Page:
What manufacturers and importers of fertilisers need to do to prepare for a no-deal Brexit.
Rules after Brexit
Most of the existing standards and rules that apply to manufacturing, importing and marketing fertilisers in the UK will stay the same.
There are currently 2 frameworks - a domestic and an EU framework - under which manufacturers can market their products. Manufacturers can also choose to market their products under the mutual recognition principle.
The current domestic framework allowing fertilisers to be sold in the UK will stay in place.
There will be changes to the EU framework in terms of material labelled ‘EC fertilisers’ sold in the UK.
There will also be changes to the rules for the import of ammonium nitrate fertilisers for EU and non-EU countries.
New ‘UK fertiliser’ label
A new ‘UK fertiliser’ label will replace the ‘EC fertiliser’ label for fertilisers sold in the UK.
You’ll have the option to use the new ‘UK fertiliser’ label for fertilisers placed on the UK market after Brexit.
The Department for Environment, Food and Rural Affairs (Defra), along with the devolved administrations, will publish a new list of laboratories approved to test to the standards required for the new ‘UK fertiliser’ label. The laboratories and the ‘UK fertiliser’ product will need to meet the same standards currently required for the ‘EC fertiliser’ label.
To make sure supplies continue into the UK, you’ll still be able to use the ‘EC fertiliser’ label during a 2-year transitional period after Brexit.
Trading with the EU and European Economic Area (EEA)
You’ll still be able to manufacture your products as ‘EC fertilisers’ and export to the EU/EEA (including Switzerland), but you’ll need to make sure you meet EU standards. Manufacturers will need to be established within the EU.
You must use a laboratory on the EU Commission’s published list to carry out any required compliance testing.
The UK will no longer fall within the scope of the mutual recognition principle if there is a no-deal Brexit. Fertilisers will have to be marketed under either the domestic framework or the new ‘UK fertiliser’ label.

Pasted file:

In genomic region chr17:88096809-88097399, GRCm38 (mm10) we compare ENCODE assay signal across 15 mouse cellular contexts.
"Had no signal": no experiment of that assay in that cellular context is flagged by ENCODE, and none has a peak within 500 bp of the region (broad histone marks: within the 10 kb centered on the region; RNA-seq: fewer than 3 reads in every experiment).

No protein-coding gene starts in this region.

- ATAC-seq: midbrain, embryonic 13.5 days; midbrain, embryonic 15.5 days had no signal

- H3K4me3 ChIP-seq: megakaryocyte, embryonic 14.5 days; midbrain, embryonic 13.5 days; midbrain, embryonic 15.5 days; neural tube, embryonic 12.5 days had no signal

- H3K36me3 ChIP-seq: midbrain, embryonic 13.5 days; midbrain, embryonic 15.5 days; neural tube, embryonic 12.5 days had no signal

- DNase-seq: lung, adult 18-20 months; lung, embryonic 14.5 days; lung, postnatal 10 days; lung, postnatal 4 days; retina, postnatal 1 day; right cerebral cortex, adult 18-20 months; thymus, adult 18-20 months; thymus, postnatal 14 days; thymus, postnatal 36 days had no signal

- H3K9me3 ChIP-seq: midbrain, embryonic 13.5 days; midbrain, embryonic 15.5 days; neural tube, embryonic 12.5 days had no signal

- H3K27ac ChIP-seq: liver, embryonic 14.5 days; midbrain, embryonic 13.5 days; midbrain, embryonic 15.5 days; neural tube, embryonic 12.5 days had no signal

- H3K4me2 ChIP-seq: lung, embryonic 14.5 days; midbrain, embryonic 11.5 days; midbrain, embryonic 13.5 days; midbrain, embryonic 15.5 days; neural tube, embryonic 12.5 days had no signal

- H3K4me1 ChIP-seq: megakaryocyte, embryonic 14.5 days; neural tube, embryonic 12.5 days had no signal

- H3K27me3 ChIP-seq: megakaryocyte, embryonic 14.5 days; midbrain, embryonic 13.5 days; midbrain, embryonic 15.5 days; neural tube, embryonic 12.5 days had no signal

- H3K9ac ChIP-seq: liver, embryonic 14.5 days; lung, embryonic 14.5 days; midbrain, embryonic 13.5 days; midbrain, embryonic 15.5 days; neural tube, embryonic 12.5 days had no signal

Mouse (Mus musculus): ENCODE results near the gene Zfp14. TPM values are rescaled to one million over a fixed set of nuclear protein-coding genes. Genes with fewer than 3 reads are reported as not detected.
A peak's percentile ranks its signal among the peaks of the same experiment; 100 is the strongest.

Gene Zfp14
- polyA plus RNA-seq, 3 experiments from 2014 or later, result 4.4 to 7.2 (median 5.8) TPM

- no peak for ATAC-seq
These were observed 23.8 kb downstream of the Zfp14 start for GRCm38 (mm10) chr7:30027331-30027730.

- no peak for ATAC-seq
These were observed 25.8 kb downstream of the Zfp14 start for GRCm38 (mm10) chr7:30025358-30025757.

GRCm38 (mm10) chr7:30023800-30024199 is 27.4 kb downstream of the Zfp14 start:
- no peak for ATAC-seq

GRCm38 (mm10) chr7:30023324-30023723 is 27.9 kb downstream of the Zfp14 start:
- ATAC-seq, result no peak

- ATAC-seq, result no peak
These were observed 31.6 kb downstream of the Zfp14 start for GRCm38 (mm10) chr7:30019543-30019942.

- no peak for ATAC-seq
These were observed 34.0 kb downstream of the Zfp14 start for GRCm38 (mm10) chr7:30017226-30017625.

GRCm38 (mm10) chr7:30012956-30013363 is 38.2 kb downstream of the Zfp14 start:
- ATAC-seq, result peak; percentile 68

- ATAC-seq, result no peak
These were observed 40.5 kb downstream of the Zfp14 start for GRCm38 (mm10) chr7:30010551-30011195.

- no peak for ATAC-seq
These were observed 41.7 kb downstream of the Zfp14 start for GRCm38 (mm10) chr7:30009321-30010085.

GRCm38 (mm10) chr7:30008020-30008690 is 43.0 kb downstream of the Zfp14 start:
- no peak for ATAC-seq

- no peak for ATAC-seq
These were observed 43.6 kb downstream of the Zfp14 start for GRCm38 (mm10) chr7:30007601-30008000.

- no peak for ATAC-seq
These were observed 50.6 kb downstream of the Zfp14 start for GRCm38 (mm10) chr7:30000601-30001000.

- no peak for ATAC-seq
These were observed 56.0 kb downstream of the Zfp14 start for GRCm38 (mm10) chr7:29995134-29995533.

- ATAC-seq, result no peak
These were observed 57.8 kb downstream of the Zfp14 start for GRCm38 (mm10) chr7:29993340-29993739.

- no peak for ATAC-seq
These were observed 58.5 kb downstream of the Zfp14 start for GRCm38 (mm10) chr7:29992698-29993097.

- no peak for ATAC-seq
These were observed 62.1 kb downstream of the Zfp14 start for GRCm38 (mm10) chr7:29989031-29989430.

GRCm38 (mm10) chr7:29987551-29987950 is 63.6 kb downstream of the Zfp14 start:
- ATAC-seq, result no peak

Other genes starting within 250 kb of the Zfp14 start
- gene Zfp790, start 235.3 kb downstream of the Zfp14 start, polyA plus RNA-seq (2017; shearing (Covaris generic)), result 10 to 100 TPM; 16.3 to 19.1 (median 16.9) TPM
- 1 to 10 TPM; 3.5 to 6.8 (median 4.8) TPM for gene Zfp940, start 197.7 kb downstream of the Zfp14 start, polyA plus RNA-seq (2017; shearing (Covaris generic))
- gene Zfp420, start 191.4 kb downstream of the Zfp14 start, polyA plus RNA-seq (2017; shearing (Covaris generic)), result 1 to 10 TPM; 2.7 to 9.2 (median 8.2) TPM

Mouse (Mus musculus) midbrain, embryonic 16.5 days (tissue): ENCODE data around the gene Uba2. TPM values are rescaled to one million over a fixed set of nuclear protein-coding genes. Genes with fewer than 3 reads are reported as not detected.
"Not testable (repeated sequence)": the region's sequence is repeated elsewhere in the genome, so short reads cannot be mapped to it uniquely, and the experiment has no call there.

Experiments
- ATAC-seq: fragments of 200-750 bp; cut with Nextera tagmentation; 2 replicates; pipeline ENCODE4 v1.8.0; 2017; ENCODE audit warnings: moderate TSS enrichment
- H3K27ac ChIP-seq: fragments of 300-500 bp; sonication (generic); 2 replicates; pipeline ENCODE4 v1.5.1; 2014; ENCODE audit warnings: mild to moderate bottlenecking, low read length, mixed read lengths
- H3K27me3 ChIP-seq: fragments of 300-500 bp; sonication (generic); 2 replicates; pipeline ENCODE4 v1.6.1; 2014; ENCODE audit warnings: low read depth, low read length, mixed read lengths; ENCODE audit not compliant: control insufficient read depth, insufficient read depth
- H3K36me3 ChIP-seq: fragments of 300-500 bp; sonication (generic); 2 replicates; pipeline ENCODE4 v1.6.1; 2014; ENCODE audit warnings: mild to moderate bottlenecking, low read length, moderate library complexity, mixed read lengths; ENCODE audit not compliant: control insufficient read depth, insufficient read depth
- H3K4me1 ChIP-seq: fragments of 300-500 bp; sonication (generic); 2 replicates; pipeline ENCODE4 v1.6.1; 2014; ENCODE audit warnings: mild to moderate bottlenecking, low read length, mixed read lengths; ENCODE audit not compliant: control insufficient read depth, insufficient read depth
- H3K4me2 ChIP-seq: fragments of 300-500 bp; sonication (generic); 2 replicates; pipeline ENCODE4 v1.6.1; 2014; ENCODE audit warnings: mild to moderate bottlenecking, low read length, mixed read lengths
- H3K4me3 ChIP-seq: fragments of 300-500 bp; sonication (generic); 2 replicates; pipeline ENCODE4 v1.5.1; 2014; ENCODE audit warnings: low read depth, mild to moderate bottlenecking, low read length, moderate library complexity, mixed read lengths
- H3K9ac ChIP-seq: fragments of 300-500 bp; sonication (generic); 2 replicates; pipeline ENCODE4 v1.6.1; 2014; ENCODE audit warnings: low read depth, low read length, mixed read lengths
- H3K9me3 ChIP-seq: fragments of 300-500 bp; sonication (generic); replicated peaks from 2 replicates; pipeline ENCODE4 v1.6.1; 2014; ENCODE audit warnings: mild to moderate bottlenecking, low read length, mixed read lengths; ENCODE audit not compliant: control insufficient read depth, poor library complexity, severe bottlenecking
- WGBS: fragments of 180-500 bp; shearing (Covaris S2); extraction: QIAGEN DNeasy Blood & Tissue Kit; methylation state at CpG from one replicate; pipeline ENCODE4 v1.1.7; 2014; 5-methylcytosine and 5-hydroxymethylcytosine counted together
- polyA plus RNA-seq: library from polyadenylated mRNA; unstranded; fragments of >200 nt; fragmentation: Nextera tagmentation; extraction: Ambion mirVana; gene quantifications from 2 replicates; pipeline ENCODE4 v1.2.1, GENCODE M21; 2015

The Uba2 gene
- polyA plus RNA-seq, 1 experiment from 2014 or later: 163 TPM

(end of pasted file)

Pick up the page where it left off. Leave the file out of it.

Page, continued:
Ammonium nitrate imports
There will be changes to the rules for the import of ammonium nitrate fertilisers from EU and non-EU countries into Great Britain.
Northern Ireland’s ammonium nitrate import rules will not change.
This will affect solid ammonium nitrate fertilisers:
- with a nitrogen content of more than 28 percent of its weight
- in a consignment weighing 500 kilograms or more
The current import rules differ for EU and non-EU countries. The new rules will be the same for all countries if there is a no deal Brexit.
To import ammonium nitrate, you’ll need to apply for a detonation resistance test (DRT) certificate issued by a UK-based competent laboratory accredited under standard ISO 17025.
Each certificate should relate to a sample from each production run batch. A ‘batch’ means the quantity of material manufactured without alteration of composition or characteristics, or every 92 days if the production run lasts longer.
You’ll also need to:
- make sure that each batch, or part batch, arrives in Great Britain no more than 60 days after the DRT certificate is issued
- email email@example.com at least 5 days before the shipment arrives in Great Britain
You must keep the records of any batch or part batch and their DRT certificates for at least 2 years.
For imports from the EU, there will be a 2-year transitional period to introduce these changes after Brexit. This will allow importers time to prepare for the changes while continuing the supply of ammonium nitrate fertilisers into Great Britain.
For imports from non-EU countries (third countries), the 2-year transitional period will not apply.
Read more guidance on ammonium nitrate: